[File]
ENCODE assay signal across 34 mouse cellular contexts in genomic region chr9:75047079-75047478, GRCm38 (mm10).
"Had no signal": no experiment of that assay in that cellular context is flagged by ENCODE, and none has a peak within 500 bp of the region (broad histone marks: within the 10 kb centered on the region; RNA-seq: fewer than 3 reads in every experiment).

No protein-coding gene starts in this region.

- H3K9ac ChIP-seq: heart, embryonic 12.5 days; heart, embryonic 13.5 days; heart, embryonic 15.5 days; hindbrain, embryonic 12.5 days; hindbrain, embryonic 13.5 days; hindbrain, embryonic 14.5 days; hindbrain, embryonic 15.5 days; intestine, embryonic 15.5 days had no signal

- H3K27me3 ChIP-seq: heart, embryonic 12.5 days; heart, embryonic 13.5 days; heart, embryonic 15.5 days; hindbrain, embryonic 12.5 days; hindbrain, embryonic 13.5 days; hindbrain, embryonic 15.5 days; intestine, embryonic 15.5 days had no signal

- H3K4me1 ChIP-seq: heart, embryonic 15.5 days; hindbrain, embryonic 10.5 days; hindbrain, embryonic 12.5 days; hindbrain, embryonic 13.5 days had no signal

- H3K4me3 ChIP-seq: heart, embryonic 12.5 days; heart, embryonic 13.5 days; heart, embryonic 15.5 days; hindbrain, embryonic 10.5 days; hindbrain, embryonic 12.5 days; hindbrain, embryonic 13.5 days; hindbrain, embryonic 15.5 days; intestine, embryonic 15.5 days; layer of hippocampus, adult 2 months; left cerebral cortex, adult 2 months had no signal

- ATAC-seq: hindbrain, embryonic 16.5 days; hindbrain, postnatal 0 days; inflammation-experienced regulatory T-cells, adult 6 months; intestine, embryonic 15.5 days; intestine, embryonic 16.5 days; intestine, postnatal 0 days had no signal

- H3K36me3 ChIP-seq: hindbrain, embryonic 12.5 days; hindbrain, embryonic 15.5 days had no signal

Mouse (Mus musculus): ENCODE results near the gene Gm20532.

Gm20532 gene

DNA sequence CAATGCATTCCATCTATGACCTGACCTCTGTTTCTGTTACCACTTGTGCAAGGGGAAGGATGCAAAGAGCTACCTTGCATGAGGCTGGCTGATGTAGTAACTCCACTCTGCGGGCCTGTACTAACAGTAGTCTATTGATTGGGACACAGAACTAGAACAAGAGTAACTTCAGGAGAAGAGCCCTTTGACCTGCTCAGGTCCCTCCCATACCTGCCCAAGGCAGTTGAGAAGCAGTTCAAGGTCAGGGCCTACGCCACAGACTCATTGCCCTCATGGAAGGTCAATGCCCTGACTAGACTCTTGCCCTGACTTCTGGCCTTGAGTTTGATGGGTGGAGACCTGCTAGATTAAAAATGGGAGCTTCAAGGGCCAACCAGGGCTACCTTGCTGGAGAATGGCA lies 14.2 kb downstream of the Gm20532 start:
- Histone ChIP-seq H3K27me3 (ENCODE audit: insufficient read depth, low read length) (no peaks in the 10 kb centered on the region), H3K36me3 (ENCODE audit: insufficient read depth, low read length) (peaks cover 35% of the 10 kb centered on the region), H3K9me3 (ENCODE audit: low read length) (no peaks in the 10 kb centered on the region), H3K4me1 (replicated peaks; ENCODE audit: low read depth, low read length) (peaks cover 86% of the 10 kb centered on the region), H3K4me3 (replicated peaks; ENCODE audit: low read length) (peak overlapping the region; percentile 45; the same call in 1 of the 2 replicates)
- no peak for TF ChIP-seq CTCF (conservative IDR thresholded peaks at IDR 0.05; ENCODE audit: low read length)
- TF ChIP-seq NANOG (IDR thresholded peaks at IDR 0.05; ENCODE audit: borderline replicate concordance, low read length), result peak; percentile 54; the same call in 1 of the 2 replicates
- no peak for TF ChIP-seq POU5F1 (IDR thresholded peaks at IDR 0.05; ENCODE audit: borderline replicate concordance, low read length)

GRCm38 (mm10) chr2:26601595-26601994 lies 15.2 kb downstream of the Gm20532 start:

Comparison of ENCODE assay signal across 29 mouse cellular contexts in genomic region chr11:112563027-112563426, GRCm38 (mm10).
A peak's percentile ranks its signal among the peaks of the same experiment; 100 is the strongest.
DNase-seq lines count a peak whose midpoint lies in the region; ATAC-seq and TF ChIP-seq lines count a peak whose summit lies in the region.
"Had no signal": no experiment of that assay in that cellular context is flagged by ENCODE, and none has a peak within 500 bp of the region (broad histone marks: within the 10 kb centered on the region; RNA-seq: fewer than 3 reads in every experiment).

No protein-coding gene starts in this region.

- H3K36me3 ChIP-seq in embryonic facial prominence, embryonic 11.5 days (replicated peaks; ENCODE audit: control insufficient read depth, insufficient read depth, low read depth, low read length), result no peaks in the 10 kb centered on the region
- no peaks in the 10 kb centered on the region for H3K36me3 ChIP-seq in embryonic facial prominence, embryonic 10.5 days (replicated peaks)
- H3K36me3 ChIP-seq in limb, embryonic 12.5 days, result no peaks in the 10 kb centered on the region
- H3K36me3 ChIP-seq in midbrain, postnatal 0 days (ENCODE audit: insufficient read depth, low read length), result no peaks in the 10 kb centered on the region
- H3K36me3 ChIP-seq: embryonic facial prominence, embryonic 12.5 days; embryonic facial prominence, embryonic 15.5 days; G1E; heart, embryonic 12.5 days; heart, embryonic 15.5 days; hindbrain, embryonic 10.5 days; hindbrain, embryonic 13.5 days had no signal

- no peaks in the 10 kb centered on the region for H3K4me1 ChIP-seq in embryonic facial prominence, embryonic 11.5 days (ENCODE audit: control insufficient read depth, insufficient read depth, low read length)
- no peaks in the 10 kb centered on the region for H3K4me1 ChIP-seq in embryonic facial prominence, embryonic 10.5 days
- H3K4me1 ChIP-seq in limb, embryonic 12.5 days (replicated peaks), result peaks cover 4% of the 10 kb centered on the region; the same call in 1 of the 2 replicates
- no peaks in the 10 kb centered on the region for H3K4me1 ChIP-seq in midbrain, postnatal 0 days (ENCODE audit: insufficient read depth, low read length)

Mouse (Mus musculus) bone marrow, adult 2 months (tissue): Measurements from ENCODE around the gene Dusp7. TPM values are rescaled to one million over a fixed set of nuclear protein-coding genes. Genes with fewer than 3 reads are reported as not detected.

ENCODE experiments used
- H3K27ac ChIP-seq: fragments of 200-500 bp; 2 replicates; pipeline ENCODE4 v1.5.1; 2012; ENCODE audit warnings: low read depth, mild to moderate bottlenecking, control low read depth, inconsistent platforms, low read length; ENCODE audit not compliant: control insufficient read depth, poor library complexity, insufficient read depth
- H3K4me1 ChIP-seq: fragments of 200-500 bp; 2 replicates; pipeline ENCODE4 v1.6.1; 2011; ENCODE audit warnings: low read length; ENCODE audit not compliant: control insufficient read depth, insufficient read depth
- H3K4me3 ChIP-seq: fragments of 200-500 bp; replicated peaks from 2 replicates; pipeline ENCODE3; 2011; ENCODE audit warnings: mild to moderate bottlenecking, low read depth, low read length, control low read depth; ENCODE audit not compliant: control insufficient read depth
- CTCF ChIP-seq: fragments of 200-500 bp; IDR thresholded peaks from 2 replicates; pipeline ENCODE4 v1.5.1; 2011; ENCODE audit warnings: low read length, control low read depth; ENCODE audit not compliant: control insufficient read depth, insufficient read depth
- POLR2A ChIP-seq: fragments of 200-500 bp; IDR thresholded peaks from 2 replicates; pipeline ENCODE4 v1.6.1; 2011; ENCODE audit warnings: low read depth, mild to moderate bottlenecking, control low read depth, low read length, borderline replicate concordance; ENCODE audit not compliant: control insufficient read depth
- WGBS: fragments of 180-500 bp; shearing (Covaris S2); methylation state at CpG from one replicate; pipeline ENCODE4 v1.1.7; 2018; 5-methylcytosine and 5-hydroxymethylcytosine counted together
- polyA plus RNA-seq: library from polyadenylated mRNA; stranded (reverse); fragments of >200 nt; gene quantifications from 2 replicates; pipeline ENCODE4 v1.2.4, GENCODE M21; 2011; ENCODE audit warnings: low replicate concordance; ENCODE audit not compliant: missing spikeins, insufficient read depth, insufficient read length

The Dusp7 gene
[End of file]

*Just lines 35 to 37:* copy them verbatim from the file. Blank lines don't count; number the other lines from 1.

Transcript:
- H3K4me1 ChIP-seq: fragments of 200-500 bp; 2 replicates; pipeline ENCODE4 v1.6.1; 2011; ENCODE audit warnings: low read length; ENCODE audit not compliant: control insufficient read depth, insufficient read depth
- H3K4me3 ChIP-seq: fragments of 200-500 bp; replicated peaks from 2 replicates; pipeline ENCODE3; 2011; ENCODE audit warnings: mild to moderate bottlenecking, low read depth, low read length, control low read depth; ENCODE audit not compliant: control insufficient read depth
- CTCF ChIP-seq: fragments of 200-500 bp; IDR thresholded peaks from 2 replicates; pipeline ENCODE4 v1.5.1; 2011; ENCODE audit warnings: low read length, control low read depth; ENCODE audit not compliant: control insufficient read depth, insufficient read depth